The main character’s clothes appear to be 1900s-2000s, but the setting and other characters appear to be rural 1800s-1900s Japan, or perhaps even older.

      1. It’s certainly one of the things I’ve always loved about this series, how Ginko with his modern western style clothes looks kind of out of place among the other characters and their ‘old Japan’ style setting. It adds mystique to his character.

    1. It’s impossible to say exactly, which I think it intentional – this is a fictionalized reality. There are simply too many anachronisms to explain away in any realistic sense. I prefer to think of Mushishi as “timeless” in every sense.

  6. I didn’t watch the first season, but I decided to give this a shot after reading the many positive things said about it online. All I can say is that the first episode is sublime…enjoyed it a lot! Definitely a keeper for the spring season.

  7. Yeah! All right in heaven and earth! Probably, one of the 10 best anime from the last ten years are back, and I hope, maintaining the quality of soundtrack from the first serie. For the people that didn’t see that, certainly will pay back (with interests) the time.

  8. I found it impressive that with almost a decade gone by, the second season of Mushishi retains very much the same “feeling” as the original. For me it was as much a season one episode 27 as a season 2 episode one. As Enzo notes, that wasn’t a forgone conclusion even with most (all?) of the original staff returning.

    I thought the first season was quite good so picking up right where season one left off bodes well for the second season. Still, I’d like to see a bit more continuity – a less episodic “mushi of the week” approach this time around. JMO of course, and if that doesn’t happen, I still think this will be one of the best shows of the season. Perhaps needless to say, but I’m in for both cours.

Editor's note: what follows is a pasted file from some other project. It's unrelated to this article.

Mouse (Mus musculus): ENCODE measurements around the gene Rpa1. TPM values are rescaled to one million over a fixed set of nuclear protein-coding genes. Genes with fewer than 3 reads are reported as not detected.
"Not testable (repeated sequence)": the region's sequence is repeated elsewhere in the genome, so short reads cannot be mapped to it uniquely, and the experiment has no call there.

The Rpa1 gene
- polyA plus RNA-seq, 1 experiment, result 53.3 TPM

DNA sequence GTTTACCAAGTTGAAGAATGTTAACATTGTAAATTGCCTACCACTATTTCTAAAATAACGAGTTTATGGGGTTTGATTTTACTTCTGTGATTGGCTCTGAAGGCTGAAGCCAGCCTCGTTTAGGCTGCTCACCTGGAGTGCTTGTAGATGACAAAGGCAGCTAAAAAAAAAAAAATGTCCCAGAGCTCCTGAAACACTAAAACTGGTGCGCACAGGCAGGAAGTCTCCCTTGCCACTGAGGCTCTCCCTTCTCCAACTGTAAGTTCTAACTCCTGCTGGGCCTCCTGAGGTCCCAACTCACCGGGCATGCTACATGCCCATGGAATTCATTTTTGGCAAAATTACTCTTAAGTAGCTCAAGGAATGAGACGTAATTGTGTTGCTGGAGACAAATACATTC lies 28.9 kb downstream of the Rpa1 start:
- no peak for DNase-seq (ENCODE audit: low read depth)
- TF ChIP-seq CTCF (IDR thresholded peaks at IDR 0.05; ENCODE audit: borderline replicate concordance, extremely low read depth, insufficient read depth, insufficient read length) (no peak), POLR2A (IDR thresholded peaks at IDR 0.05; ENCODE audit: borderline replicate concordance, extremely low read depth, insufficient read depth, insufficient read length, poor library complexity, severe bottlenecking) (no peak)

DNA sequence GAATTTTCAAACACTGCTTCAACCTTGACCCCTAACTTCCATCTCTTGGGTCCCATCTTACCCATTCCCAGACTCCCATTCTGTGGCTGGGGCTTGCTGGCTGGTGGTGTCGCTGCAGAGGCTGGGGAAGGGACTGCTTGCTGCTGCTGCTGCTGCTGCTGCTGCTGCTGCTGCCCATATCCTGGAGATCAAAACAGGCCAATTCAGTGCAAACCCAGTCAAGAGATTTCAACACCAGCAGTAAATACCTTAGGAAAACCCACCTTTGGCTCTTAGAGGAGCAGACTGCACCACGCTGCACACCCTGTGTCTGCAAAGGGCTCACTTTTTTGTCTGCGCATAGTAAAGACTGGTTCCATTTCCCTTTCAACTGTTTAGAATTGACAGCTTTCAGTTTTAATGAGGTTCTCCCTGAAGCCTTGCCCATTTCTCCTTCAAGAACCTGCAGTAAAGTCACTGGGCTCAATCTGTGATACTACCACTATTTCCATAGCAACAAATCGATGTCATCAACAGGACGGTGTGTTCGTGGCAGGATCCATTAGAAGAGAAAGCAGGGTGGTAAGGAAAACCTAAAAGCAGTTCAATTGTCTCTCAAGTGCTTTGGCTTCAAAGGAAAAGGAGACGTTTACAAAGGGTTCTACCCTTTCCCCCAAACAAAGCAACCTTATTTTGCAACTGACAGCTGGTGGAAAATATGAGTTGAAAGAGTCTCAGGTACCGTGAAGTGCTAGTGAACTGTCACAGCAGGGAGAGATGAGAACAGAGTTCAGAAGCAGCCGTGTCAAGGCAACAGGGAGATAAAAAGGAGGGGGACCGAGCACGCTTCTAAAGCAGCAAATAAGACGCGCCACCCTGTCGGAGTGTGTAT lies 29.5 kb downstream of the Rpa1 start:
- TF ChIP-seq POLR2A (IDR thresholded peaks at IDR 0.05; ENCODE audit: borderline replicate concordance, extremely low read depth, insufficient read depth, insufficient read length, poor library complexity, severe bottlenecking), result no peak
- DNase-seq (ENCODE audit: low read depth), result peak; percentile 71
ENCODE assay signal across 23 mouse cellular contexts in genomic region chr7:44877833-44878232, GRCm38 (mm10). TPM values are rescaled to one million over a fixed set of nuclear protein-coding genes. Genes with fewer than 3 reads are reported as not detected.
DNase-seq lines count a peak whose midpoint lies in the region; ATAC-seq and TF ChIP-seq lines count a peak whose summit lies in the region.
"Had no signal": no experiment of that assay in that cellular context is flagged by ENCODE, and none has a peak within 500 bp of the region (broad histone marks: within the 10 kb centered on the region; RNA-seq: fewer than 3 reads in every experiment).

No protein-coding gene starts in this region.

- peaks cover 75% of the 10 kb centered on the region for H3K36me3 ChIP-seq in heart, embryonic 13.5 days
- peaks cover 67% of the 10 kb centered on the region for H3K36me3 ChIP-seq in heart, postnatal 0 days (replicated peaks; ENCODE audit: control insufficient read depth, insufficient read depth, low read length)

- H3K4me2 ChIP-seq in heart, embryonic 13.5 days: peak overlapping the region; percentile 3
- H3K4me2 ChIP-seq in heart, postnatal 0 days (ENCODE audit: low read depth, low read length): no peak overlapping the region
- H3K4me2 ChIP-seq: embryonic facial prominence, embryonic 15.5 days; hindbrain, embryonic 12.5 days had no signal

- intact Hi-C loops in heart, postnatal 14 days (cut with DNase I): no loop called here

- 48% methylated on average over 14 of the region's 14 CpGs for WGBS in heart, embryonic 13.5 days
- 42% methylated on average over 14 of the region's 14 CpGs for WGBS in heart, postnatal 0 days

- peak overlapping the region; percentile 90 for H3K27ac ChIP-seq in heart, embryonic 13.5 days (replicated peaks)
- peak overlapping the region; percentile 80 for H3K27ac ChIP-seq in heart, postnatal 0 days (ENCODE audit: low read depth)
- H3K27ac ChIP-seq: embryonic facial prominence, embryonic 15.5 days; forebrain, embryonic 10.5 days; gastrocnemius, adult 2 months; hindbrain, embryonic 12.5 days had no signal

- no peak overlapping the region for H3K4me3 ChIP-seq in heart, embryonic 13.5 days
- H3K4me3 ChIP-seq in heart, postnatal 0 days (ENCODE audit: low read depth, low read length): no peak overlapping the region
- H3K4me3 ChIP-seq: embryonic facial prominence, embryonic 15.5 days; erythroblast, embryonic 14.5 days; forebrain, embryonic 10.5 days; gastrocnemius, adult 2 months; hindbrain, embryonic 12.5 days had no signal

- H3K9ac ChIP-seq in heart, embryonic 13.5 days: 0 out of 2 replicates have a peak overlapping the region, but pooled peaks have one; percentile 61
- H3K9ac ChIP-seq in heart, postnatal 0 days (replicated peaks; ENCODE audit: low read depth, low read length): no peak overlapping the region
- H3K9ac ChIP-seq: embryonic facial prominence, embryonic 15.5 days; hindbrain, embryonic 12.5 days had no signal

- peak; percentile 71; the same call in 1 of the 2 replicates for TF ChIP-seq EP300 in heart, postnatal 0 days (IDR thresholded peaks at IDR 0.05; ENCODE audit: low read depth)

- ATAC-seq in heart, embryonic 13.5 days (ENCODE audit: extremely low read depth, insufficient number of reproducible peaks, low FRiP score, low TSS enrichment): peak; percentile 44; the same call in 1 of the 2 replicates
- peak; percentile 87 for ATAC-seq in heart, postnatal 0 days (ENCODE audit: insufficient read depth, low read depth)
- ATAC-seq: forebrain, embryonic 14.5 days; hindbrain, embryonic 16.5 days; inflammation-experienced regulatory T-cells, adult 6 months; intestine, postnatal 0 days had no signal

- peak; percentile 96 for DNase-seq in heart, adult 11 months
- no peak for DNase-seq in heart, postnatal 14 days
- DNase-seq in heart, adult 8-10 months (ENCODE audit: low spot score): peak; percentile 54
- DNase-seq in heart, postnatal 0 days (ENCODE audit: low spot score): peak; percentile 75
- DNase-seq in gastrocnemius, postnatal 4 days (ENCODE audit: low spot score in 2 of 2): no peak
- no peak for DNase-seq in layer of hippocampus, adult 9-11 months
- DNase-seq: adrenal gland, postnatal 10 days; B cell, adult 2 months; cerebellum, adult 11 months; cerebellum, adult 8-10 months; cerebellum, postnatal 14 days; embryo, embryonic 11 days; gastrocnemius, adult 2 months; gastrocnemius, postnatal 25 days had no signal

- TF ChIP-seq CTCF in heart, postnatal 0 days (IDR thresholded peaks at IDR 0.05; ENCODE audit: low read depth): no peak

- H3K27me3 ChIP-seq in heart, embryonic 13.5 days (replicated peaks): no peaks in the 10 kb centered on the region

1. I wouldn’t think so. The first series was extremely episodic: out of the episodes I watched there was only one recurring character aside from Ginko, and that other guy only showed up a few times. I only remember Ginko referring to events from a previous episode once. Generally, what happens in each episode stays in that episode, so as long as you remember the basic concepts of the series you should be pretty much set.

  9. One of the things I’ve always liked about this series is that the Mushi aren’t really an antagonist in the common sense.
    They can’t be reasoned with, or argued against, they’re not evil, there’s no malice to them.
    They’re just a force of nature, like a storm, or a drought. They can be investigated, and worked around, but they are what they are.

    I think that’s a good view.

  10. …this series is continuing where the first left off in adapting the magnificent manga by Urushibara Yuki (it will do so in two split cours)…

    This just made my day, so thank you for that.

    On another note, I am restraining myself from watching Mushishi Zoku Shou until I finish the first season’s last eleven episodes. It just wouldn’t be right. This also gives me an excuse to watch the series all over again from the beginning.

    I thank you for covering this wonderful series, Guardian Enzo and the staff of Random Curiosity. There are always great match-ups between writer and series that make me keep coming back and appreciating a site with people who definitely love anime.

  11. One of the best shows of the season has arrived already.

    I practically devoured the first series and the manga, so I’m stoked for this. More Mushishi is never a bad thing.

  12. It starts off right where it left off almost 10 years ago. I remember hating the moment when I realized the episode was about to end during the first season after being absorbed by the atmosphere, the characters, and their story. It was the same this time around. This should really be called episode 27.

  13. I have marathoned Mushi-shi over the last week and I can say that its an anime how it should be pure and it has a story that isnt made for people with the intelect of a doughnut. It captures my full atention and its best to watch it in full silence. Its like reading a good book that you cant let go of. I wish we could have more of this type of anime because I just cant watch violent moronic anime anymore and its a shame since there are only 1 or 2 watchable every season.

  14. I was extremely excited when I found out about a sequel. After watching this pilot episode, its made me feel like Mushishi never left. It doesn’t feel off at all, the characters, the atmosphere and the way the story is told are exactly the same.

    *shivers* I can’t wait